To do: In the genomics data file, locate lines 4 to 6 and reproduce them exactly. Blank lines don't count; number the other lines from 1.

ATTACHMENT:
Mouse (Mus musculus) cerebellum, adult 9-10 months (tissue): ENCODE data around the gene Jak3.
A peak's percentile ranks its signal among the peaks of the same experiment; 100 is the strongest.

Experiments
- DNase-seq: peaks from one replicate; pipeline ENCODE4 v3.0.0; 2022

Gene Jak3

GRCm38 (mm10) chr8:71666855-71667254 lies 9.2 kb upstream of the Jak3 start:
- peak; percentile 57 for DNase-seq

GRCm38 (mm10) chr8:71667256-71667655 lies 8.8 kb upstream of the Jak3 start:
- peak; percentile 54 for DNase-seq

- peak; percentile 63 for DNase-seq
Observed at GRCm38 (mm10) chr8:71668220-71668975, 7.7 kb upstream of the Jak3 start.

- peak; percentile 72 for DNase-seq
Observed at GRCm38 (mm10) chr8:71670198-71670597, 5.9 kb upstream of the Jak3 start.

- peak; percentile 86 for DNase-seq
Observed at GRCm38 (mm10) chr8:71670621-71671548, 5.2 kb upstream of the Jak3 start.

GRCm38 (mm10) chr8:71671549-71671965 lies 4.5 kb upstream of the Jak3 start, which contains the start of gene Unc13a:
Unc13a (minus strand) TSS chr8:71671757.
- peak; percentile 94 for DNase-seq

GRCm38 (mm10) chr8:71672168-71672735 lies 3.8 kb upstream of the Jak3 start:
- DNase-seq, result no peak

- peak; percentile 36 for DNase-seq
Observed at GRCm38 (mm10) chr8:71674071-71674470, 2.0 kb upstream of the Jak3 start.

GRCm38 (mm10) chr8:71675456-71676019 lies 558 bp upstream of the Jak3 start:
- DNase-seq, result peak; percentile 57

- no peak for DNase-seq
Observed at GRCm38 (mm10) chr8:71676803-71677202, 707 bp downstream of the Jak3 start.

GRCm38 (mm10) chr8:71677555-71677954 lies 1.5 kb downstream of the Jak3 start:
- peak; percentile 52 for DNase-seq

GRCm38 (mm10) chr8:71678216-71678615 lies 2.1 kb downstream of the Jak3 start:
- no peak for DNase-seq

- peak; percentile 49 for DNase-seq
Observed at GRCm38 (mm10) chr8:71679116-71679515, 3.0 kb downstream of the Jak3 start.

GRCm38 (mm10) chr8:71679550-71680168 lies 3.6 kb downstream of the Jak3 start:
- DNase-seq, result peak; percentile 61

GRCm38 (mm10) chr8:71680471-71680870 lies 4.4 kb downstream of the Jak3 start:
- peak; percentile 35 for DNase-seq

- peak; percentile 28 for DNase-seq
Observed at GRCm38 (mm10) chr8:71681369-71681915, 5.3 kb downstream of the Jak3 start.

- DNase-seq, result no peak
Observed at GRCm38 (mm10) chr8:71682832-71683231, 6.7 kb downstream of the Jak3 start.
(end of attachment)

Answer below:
- DNase-seq: peaks from one replicate; pipeline ENCODE4 v3.0.0; 2022

Gene Jak3

GRCm38 (mm10) chr8:71666855-71667254 lies 9.2 kb upstream of the Jak3 start: